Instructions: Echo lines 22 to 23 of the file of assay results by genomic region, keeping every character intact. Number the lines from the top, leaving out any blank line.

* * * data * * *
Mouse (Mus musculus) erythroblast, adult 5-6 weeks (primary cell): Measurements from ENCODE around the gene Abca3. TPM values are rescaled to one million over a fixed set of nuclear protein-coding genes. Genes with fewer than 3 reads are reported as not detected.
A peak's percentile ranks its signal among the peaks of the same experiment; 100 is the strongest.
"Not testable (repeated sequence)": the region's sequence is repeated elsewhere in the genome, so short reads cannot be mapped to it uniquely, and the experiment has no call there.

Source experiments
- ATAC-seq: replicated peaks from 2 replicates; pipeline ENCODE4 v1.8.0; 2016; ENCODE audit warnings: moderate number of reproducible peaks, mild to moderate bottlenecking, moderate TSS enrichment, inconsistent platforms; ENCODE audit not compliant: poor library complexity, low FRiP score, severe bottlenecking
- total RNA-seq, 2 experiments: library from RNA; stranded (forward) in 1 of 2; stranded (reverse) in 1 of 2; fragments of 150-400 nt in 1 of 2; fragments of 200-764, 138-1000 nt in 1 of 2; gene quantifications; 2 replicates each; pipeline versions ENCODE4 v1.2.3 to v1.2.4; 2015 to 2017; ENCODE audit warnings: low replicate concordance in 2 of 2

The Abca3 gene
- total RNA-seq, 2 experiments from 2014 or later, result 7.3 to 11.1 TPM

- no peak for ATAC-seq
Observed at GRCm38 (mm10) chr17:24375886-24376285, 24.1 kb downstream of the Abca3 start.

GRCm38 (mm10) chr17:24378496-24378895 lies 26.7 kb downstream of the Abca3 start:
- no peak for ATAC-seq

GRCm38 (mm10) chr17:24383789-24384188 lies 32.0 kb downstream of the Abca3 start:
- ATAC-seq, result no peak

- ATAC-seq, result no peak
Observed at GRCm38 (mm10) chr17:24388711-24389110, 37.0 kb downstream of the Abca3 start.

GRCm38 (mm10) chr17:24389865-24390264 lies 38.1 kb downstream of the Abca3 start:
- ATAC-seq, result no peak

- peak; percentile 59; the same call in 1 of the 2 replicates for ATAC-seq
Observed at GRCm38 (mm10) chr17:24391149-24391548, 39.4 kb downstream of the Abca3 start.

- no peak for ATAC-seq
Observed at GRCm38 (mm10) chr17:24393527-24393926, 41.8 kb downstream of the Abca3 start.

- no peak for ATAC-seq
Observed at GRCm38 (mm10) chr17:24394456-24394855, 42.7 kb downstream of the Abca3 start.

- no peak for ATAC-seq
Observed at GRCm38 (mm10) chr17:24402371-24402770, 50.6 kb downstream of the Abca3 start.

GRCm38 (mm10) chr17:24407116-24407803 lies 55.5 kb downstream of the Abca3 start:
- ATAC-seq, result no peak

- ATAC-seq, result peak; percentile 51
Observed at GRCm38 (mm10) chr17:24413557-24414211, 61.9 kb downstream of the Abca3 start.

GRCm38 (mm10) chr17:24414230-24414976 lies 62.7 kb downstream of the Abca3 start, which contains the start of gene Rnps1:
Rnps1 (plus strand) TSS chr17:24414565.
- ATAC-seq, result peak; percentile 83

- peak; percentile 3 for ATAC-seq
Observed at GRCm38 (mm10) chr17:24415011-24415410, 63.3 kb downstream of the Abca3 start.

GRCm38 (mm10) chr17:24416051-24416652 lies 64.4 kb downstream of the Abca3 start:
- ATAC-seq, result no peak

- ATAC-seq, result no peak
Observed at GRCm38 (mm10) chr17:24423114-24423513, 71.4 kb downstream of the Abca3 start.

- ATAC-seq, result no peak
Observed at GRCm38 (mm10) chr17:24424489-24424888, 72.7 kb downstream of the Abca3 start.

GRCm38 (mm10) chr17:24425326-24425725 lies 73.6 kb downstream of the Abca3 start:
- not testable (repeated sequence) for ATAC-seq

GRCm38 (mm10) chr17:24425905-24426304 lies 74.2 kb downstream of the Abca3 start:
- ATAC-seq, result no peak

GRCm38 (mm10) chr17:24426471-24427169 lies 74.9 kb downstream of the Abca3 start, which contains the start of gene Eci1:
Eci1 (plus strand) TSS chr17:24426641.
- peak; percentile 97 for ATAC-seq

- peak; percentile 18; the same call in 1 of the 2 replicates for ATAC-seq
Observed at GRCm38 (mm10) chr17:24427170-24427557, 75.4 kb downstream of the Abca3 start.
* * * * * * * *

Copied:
Observed at GRCm38 (mm10) chr17:24393527-24393926, 41.8 kb downstream of the Abca3 start.

- no peak for ATAC-seq